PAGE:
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When the Kirons opened the spatial rift they chose to open it six kilometres above the surface of Proxima Minor. They were fearful of it being too close to any place inhabited, but also they wanted to flood a specific area with water for the test. The Oblique Plateau was a vast shallow depression on the surface of Proxima Minor with no settlements on it as yet, and thus it was perfect for creating a new sea using the water from Proxima Major. That was the plan at least. When the spatial rift generator was activated a perfect circle with a diameter of several hundred metres across appeared in the sky and immediately the largest waterfall in history started to gush forth from seemingly nowhere. The water fell six kilometres in a straight, almost clear, tube downwards and pummelled the Proximian ground with seismic force.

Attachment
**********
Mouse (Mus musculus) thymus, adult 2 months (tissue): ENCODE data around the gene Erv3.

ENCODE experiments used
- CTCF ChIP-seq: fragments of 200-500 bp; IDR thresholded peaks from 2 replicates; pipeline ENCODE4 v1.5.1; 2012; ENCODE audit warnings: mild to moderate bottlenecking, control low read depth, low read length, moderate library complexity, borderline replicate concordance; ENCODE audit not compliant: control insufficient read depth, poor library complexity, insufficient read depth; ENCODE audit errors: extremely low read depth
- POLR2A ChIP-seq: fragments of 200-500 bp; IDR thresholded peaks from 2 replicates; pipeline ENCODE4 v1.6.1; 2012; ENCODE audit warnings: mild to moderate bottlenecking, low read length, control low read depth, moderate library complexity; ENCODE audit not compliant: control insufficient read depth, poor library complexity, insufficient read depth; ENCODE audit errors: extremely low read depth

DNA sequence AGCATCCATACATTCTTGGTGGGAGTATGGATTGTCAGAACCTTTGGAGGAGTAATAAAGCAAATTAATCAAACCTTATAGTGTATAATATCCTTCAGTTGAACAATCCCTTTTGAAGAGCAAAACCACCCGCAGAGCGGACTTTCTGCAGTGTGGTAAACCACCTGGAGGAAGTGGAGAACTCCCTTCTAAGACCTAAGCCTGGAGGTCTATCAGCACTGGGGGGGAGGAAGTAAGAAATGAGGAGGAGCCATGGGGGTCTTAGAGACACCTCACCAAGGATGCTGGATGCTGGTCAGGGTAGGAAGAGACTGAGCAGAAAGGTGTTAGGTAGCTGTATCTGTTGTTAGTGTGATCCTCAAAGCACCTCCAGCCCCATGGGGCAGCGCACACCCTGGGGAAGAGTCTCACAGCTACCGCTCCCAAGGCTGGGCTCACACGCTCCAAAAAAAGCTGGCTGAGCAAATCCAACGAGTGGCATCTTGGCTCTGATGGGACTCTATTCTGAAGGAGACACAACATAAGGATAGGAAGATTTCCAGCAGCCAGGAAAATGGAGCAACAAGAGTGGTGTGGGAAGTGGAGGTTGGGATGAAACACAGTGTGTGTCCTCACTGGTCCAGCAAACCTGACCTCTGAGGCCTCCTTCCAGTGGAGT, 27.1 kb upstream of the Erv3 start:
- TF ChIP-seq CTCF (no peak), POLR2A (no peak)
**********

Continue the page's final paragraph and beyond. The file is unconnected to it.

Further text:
Since the spatial rift was a tear in the fabric of space, it had no substance. Looking at it sideways it was so perfectly flat that it simply could not be seen. It was not like looking at a piece of paper from the side at eye level, one can still see the paper no matter how thin: One could not see the spatial rift looking at it side one, it was perfectly two dimensional. There was merely a solid pillar of water pouring down below, and above a clear yellow Proximian sky. The other side of the rift was a perfectly reflective surface, like a mirror. However, while a mirror reflects visible light, this surface reflected all wavelengths of light, and with perfect efficiency. With an ordinary mirror one can fire a laser at it and melt a hole through it. With the upper surface of the spatial rift one could fire a laser at it and the laser would bounce off without any loss of heat in the process. In fact, one could drop a bouncing ball and, if it were not for the atmosphere, the ball would never stop bouncing on the surface of the rift as there was no matter there for the energy of the ball to transfer to each time it bounced. Continue reading “Space Fall – Part Five”